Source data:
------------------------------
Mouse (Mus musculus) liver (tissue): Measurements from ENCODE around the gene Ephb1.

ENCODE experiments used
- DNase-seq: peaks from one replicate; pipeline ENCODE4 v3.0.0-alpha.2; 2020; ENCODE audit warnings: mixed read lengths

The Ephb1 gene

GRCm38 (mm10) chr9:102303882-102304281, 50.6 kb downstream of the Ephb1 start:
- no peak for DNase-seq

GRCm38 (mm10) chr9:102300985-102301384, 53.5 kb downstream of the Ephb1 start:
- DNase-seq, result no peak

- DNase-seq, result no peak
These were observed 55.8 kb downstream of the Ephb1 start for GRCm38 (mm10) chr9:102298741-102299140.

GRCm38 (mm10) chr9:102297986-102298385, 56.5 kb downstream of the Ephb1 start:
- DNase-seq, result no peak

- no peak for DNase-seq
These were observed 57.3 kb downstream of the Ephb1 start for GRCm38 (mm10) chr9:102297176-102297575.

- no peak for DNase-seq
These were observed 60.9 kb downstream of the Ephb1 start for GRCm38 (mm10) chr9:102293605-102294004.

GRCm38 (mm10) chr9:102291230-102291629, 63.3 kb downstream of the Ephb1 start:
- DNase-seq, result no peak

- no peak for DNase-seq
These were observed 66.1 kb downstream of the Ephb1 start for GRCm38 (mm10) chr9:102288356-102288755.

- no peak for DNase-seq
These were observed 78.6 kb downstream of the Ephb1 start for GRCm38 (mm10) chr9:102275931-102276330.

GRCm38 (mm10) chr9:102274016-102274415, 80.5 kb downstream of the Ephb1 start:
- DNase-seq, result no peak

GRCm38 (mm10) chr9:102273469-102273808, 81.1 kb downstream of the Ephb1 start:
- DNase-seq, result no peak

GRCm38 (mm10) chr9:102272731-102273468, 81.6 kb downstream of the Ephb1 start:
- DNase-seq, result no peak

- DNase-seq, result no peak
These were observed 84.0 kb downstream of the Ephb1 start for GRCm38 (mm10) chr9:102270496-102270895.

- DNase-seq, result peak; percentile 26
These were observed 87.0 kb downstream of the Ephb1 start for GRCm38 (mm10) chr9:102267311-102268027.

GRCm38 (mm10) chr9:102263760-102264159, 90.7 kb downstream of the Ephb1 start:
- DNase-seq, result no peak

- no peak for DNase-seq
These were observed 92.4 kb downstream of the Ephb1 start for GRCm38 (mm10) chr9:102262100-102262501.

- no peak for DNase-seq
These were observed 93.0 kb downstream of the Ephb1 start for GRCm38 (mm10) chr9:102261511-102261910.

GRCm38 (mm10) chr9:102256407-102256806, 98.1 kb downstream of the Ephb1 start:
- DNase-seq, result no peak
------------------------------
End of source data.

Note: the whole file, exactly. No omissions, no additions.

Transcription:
Mouse (Mus musculus) liver (tissue): Measurements from ENCODE around the gene Ephb1.

ENCODE experiments used
- DNase-seq: peaks from one replicate; pipeline ENCODE4 v3.0.0-alpha.2; 2020; ENCODE audit warnings: mixed read lengths

The Ephb1 gene

GRCm38 (mm10) chr9:102303882-102304281, 50.6 kb downstream of the Ephb1 start:
- no peak for DNase-seq

GRCm38 (mm10) chr9:102300985-102301384, 53.5 kb downstream of the Ephb1 start:
- DNase-seq, result no peak

- DNase-seq, result no peak
These were observed 55.8 kb downstream of the Ephb1 start for GRCm38 (mm10) chr9:102298741-102299140.

GRCm38 (mm10) chr9:102297986-102298385, 56.5 kb downstream of the Ephb1 start:
- DNase-seq, result no peak

- no peak for DNase-seq
These were observed 57.3 kb downstream of the Ephb1 start for GRCm38 (mm10) chr9:102297176-102297575.

- no peak for DNase-seq
These were observed 60.9 kb downstream of the Ephb1 start for GRCm38 (mm10) chr9:102293605-102294004.

GRCm38 (mm10) chr9:102291230-102291629, 63.3 kb downstream of the Ephb1 start:
- DNase-seq, result no peak

- no peak for DNase-seq
These were observed 66.1 kb downstream of the Ephb1 start for GRCm38 (mm10) chr9:102288356-102288755.

- no peak for DNase-seq
These were observed 78.6 kb downstream of the Ephb1 start for GRCm38 (mm10) chr9:102275931-102276330.

GRCm38 (mm10) chr9:102274016-102274415, 80.5 kb downstream of the Ephb1 start:
- DNase-seq, result no peak

GRCm38 (mm10) chr9:102273469-102273808, 81.1 kb downstream of the Ephb1 start:
- DNase-seq, result no peak

GRCm38 (mm10) chr9:102272731-102273468, 81.6 kb downstream of the Ephb1 start:
- DNase-seq, result no peak

- DNase-seq, result no peak
These were observed 84.0 kb downstream of the Ephb1 start for GRCm38 (mm10) chr9:102270496-102270895.

- DNase-seq, result peak; percentile 26
These were observed 87.0 kb downstream of the Ephb1 start for GRCm38 (mm10) chr9:102267311-102268027.

GRCm38 (mm10) chr9:102263760-102264159, 90.7 kb downstream of the Ephb1 start:
- DNase-seq, result no peak

- no peak for DNase-seq
These were observed 92.4 kb downstream of the Ephb1 start for GRCm38 (mm10) chr9:102262100-102262501.

- no peak for DNase-seq
These were observed 93.0 kb downstream of the Ephb1 start for GRCm38 (mm10) chr9:102261511-102261910.

GRCm38 (mm10) chr9:102256407-102256806, 98.1 kb downstream of the Ephb1 start:
- DNase-seq, result no peak